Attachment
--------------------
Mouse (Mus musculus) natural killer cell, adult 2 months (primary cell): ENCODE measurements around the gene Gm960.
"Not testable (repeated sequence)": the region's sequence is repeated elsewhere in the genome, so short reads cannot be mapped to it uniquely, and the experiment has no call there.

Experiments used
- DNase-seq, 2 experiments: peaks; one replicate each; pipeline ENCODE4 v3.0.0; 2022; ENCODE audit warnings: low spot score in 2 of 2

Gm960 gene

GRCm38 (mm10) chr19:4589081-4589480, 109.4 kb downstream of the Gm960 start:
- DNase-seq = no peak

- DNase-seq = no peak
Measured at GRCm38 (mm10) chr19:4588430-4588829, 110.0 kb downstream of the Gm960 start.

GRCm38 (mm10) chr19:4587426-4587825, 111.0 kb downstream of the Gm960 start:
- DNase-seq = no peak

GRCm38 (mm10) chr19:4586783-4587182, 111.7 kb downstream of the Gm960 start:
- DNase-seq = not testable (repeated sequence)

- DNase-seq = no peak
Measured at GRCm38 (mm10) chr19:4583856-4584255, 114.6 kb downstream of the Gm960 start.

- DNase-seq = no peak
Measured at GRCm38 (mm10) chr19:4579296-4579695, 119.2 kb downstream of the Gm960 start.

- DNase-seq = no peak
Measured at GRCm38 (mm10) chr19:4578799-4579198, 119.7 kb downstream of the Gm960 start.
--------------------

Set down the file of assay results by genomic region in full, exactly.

Mouse (Mus musculus) natural killer cell, adult 2 months (primary cell): ENCODE measurements around the gene Gm960.
"Not testable (repeated sequence)": the region's sequence is repeated elsewhere in the genome, so short reads cannot be mapped to it uniquely, and the experiment has no call there.

Experiments used
- DNase-seq, 2 experiments: peaks; one replicate each; pipeline ENCODE4 v3.0.0; 2022; ENCODE audit warnings: low spot score in 2 of 2

Gm960 gene

GRCm38 (mm10) chr19:4589081-4589480, 109.4 kb downstream of the Gm960 start:
- DNase-seq = no peak

- DNase-seq = no peak
Measured at GRCm38 (mm10) chr19:4588430-4588829, 110.0 kb downstream of the Gm960 start.

GRCm38 (mm10) chr19:4587426-4587825, 111.0 kb downstream of the Gm960 start:
- DNase-seq = no peak

GRCm38 (mm10) chr19:4586783-4587182, 111.7 kb downstream of the Gm960 start:
- DNase-seq = not testable (repeated sequence)

- DNase-seq = no peak
Measured at GRCm38 (mm10) chr19:4583856-4584255, 114.6 kb downstream of the Gm960 start.

- DNase-seq = no peak
Measured at GRCm38 (mm10) chr19:4579296-4579695, 119.2 kb downstream of the Gm960 start.

- DNase-seq = no peak
Measured at GRCm38 (mm10) chr19:4578799-4579198, 119.7 kb downstream of the Gm960 start.